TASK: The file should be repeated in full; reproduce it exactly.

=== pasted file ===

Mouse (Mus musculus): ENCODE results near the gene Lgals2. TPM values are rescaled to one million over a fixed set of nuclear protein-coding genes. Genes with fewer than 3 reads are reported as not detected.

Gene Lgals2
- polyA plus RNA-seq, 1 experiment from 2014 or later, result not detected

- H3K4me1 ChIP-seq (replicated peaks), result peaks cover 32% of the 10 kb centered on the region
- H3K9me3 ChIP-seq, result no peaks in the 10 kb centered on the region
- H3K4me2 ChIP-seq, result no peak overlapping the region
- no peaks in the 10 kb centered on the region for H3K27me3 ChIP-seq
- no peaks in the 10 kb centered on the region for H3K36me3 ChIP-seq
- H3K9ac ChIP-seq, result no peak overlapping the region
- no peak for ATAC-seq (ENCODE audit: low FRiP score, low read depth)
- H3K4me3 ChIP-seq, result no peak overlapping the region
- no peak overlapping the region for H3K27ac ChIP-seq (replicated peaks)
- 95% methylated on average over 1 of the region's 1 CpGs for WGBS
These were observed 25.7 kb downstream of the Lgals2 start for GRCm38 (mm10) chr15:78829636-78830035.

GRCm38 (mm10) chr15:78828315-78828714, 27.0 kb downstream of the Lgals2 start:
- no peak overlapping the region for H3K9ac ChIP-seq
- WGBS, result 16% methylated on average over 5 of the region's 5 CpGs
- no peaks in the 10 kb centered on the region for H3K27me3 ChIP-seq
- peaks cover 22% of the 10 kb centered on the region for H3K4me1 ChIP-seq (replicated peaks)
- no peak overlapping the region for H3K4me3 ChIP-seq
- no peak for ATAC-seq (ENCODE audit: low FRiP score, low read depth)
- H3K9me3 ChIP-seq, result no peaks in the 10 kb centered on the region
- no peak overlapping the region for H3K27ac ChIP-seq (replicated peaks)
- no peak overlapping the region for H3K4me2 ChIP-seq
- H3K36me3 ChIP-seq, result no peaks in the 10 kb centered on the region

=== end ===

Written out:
Mouse (Mus musculus): ENCODE results near the gene Lgals2. TPM values are rescaled to one million over a fixed set of nuclear protein-coding genes. Genes with fewer than 3 reads are reported as not detected.

Gene Lgals2
- polyA plus RNA-seq, 1 experiment from 2014 or later, result not detected

- H3K4me1 ChIP-seq (replicated peaks), result peaks cover 32% of the 10 kb centered on the region
- H3K9me3 ChIP-seq, result no peaks in the 10 kb centered on the region
- H3K4me2 ChIP-seq, result no peak overlapping the region
- no peaks in the 10 kb centered on the region for H3K27me3 ChIP-seq
- no peaks in the 10 kb centered on the region for H3K36me3 ChIP-seq
- H3K9ac ChIP-seq, result no peak overlapping the region
- no peak for ATAC-seq (ENCODE audit: low FRiP score, low read depth)
- H3K4me3 ChIP-seq, result no peak overlapping the region
- no peak overlapping the region for H3K27ac ChIP-seq (replicated peaks)
- 95% methylated on average over 1 of the region's 1 CpGs for WGBS
These were observed 25.7 kb downstream of the Lgals2 start for GRCm38 (mm10) chr15:78829636-78830035.

GRCm38 (mm10) chr15:78828315-78828714, 27.0 kb downstream of the Lgals2 start:
- no peak overlapping the region for H3K9ac ChIP-seq
- WGBS, result 16% methylated on average over 5 of the region's 5 CpGs
- no peaks in the 10 kb centered on the region for H3K27me3 ChIP-seq
- peaks cover 22% of the 10 kb centered on the region for H3K4me1 ChIP-seq (replicated peaks)
- no peak overlapping the region for H3K4me3 ChIP-seq
- no peak for ATAC-seq (ENCODE audit: low FRiP score, low read depth)
- H3K9me3 ChIP-seq, result no peaks in the 10 kb centered on the region
- no peak overlapping the region for H3K27ac ChIP-seq (replicated peaks)
- no peak overlapping the region for H3K4me2 ChIP-seq
- H3K36me3 ChIP-seq, result no peaks in the 10 kb centered on the region